• Question: In which phylum spongocoel is found

    Posted in: Biology | Date: 12/01/2019

    Answer:

    Spongocoel is found in the phylum Porifera

  • Question: What is co-evolution?

    Posted in: Biology | Date: 12/01/2019

    Answer:

    Co-evolution is one of the methods by which biological communities are organized. It can lead to very specialized relationships between species, such as those between pollinator and plant and between parasite and host.

  • Question: What is homeostasis?

    Posted in: Biology | Date: 12/01/2019

    Answer:

    Homeostasis is the ability of an organism or environment to maintain stability in spite of changes. 

  • Question: Which quantity remains unchanged in isochloric process?

    Posted in: Physics | Date: 22/01/2019

    Answer:

    Volume remain constant in isochoric process.

  • Answer:

    The hard boiled egg will spin for larger duration on a single axis.

  • Question: how does sound wave move through a medium

    Posted in: Physics | Date: 22/01/2019

    Answer:

    It moves through vibration.

  • Question: how does sound wave move through a medium

    Posted in: Physics | Date: 22/01/2019

    Answer:

    It moves through vibration.

  • Question: What is Mri?

    Posted in: Biology | Date: 24/01/2019

    Answer:

    Magnetic resonance imaging (MRI) is a type of scan that uses strong magnetic fields and radio waves to produce detailed images of the inside of the body. An MRI scan MRI is used to examine parts of the body such as brain, spinal cord, bones, joints, heart and blood vessels.

  • Question: which part of flower form it's fruit

    Posted in: Biology | Date: 24/01/2019

    Answer:

    After fertilisation ovary becomes fruit

  • Question: What are flame cells?

    Posted in: Biology | Date: 24/01/2019

    Answer:

    A flame cells are specialized excretory cells found in the flatworms

  • Question: What are neurolgia?

    Posted in: Biology | Date: 24/01/2019

    Answer:

    Neuroglia are non-neuronal cells of the nervous system. It is also called glial cells or glia. It acts as glue to neurons.

  • Question: What is synapes?

    Posted in: Biology | Date: 24/01/2019

    Answer:

    Synapses are the junction between two nerve cells, consisting of a minute gap across which impulses pass by diffusion of a neurotransmitter.

  • Question: What are heat shock protiens?

    Posted in: Biology | Date: 24/01/2019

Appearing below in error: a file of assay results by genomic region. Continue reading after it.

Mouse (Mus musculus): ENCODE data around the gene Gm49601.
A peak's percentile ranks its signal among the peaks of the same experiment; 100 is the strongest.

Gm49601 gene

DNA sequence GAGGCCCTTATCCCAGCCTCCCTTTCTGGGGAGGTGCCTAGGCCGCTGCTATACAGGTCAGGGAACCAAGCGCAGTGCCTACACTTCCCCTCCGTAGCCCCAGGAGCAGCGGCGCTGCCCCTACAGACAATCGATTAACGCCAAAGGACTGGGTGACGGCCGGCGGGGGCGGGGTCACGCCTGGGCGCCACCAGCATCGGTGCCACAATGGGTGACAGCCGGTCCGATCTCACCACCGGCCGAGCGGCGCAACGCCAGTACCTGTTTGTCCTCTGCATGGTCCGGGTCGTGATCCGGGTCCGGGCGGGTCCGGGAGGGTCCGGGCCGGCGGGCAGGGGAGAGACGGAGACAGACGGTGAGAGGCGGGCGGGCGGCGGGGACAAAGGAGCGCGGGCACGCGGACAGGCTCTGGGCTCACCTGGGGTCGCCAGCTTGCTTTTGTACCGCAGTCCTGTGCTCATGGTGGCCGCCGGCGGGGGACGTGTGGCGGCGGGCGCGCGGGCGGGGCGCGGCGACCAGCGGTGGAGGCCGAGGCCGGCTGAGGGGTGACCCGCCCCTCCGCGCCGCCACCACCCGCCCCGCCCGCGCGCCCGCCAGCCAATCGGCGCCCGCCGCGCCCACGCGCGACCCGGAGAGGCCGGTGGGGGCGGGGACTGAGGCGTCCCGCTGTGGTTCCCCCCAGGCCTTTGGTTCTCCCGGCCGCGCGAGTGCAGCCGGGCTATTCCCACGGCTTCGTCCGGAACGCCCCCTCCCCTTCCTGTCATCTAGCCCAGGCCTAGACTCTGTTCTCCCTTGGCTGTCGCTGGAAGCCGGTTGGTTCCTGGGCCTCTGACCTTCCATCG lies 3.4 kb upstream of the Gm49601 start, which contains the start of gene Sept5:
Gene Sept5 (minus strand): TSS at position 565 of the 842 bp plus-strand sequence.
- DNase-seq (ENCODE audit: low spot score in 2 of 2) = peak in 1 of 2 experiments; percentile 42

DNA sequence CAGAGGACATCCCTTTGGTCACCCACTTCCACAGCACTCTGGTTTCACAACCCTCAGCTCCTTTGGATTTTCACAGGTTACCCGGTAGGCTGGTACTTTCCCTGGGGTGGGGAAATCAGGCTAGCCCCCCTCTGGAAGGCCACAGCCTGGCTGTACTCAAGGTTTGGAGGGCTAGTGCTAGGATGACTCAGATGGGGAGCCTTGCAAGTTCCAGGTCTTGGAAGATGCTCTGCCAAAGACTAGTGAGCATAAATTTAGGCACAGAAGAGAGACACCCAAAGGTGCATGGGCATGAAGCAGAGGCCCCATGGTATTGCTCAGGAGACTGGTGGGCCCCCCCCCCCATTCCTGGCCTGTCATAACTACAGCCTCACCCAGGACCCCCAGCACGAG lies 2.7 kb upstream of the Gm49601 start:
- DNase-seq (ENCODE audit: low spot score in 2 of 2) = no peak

Answer:

    Heat shock proteins (HSPs) are a group of such proteins that bind to such surfaces during assembly of large molecule. It regulates immune responses. 

  • Question: What is Osmoregulation?

    Posted in: Biology | Date: 07/02/2019

    Answer:

    Osmoregulation is the process by which an organism regulate water and nuetrients in the body.

  • Question: What is dendrites ?

    Posted in: Biology | Date: 07/02/2019

    Answer:

    Dendrites are projections of a neuron (nerve cell) that receive signals (information) from other neurons.

  • Answer:

    EDRIRL

  • Answer:

    Since pollution control measures are expensive, many industries hesitate to adopt them.

  • Answer:

    Although thre is non-stop gunfire, there is no stiff resistance to the army.

  • Answer:

    The location chosen for construction of the building is in the heart of the city.

  • Question: You ....... worry. I'm a very careful driver.

    Posted in: Bank Clerical | Date: 18/02/2019

    Answer:

    You do not worry, I'm a very careful driver.

  • Question: He ....... her that she would pass.

    Posted in: Bank Clerical | Date: 18/02/2019

    Answer:

    He assured her that she would pass

  • Question: I am sorry ........ the mistake.

    Posted in: Bank Clerical | Date: 18/02/2019

    Answer:

    I am sorry for the mistake.

  • Question: What is miniature?

    Posted in: Social Studies,ACS | Date: 18/02/2019

    Answer:

    Miniature is a model, copy, or similar representation on a very small scale

  • Answer:

    The boy swam across the river and reached the base of the bridge.

  • Answer:

    D. Public

  • Answer:

    Prohibition of Child Marriage Act states that a girl in India can't marry before the age of 18, and a boy before 21